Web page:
north port, florida and olive, new york?

Don’t get me wrong; I absolutely love Google Maps, especially the incorporation of satellite imagery, but the default-level U.S. map strikes me as a bit odd.

OK, so the West seems pretty straightforward, with city dots pretty much where you’d expect at this high-level view, where we find dots labeled San Francisco and Los Angeles, Portland and Spokane (though Seattle is oddly missing, with Port Angeles labeled instead), Las Vegas, Phoenix, etc. The midwest and southwest, too, have the expected pointers for Denver, Dallas, Houston, Kansas City, Chicago, etc.

But the East Coast, Atlantic Seaboard and South are rather puzzling. Sure, Boston and New York are there, and the District of Columbia is pointed out (albeit as though it were a state rather than as the city of Washington), but most of the other cities plotted in these regions at this view make no sense to me; many of them I’ve never even heard of.

Virginia, for example, has no cities bulleted at all, no Richmond or Norfolk, nor are there any population centers of note in Maryland, West Virginia, Georgia or either Carolina. Baltimore, Atlanta and Miami are absent. Instead, we have such cities as North Port (FL) and Bedford (PA). Louisville is here, but not the one you might have guessed; no, this Louisville is not in Kentucky, but in upstate New York, which state also boasts the apparently world-class cities of Fine, Long Lake, Olive and Hancock. There’s also a Dennis plotted on this map view, but Google Maps itself doesn’t even seem to know whether it’s in Pennsylvania, Delaware, New York or New Jersey (it’s the latter).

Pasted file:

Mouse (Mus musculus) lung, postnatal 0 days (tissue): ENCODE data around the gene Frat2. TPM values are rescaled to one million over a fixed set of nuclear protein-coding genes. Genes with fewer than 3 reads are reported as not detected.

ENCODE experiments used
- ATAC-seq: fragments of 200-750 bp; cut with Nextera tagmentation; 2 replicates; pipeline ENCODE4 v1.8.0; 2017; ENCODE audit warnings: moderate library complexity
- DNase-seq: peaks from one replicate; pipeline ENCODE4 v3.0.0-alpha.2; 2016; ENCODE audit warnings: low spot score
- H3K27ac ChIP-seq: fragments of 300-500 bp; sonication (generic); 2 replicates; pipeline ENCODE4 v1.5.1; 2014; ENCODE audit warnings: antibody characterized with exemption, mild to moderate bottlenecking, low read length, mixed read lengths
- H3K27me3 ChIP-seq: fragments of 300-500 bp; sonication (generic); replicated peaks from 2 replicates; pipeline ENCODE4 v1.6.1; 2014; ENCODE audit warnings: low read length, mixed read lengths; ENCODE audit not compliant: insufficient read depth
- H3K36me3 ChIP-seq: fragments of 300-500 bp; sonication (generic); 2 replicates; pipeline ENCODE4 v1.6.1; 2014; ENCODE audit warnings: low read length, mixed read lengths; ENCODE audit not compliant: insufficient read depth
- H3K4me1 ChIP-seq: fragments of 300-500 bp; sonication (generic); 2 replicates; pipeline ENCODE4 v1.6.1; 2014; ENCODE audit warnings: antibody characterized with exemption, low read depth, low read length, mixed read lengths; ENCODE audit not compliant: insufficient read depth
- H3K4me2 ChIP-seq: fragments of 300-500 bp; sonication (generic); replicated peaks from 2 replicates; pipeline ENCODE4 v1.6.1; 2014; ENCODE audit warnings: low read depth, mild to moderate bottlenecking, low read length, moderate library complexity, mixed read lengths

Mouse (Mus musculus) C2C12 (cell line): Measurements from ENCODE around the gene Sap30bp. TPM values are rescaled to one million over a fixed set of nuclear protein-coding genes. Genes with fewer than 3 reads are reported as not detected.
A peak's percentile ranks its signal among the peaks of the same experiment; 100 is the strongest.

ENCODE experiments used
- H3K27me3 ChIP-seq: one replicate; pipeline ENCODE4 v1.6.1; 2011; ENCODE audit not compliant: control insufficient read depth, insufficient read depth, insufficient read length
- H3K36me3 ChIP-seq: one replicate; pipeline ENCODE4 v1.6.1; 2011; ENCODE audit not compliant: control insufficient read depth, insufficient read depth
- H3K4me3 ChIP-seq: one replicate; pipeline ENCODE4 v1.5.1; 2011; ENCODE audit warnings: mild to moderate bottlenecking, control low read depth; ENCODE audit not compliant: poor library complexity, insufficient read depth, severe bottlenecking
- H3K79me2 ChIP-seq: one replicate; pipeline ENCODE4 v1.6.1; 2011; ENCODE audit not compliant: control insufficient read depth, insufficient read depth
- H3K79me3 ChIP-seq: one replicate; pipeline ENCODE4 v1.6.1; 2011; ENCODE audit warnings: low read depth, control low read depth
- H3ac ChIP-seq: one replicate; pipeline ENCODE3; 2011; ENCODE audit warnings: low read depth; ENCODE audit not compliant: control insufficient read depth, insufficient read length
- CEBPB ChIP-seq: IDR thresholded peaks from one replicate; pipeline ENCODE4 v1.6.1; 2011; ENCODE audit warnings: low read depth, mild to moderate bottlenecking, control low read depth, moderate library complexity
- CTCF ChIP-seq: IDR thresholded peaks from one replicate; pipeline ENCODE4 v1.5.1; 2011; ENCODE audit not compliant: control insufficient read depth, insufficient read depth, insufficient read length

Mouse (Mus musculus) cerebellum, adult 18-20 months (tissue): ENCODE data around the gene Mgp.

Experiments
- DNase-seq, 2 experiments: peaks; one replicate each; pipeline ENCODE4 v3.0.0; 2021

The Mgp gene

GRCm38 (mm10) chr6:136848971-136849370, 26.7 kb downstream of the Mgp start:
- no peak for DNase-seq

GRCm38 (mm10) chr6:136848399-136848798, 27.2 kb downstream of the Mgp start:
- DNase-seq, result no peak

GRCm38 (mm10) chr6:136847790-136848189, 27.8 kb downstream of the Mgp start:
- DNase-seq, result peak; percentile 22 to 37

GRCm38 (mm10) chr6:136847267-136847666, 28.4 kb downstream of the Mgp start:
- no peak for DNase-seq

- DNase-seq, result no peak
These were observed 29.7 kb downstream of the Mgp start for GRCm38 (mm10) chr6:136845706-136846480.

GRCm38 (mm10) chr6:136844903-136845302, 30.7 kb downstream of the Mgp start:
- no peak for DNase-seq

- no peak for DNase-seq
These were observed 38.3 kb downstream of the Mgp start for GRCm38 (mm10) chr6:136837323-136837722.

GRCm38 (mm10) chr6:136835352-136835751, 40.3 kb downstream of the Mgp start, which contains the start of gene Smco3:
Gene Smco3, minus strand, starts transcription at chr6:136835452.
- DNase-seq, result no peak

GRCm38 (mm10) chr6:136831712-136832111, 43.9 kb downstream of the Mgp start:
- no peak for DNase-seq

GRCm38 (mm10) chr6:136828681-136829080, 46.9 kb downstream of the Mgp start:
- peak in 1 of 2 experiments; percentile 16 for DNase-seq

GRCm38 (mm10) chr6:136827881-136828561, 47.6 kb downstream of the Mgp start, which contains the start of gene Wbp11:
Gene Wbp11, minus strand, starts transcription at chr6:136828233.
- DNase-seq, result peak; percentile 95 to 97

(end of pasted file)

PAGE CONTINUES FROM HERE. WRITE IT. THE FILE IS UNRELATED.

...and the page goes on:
Whuh? Do the Stanford whiz kids working at Google really know so little about East Coast geography?

2 thoughts on “north port, florida and olive, new york?

  1. Hey, my mom doesn’t work for Google. (Okay, only you and I will get that.) But yeah, weird. What irks me about Google Maps (and perhaps Google in general) is that it’s almost a little too minimal? Other than the basic “tour” there’s no real documentation for Maps, and new features get phased in without a word. For example, I didn’t know that Google was working on world maps until I read it on people’s blogs.

  2. I noticed those oddities also. In Michigan, Google Maps only shows the small townships of Portage and Breitung – no Detroit, Grand Rapids, Flint, Ann Arbor, Lansing, etc. Near Breitung are the more well-known (to Michiganians) cities of Iron Mountain, Kingsford, and Norway, but you don’t see these until you zoom in many more levels.

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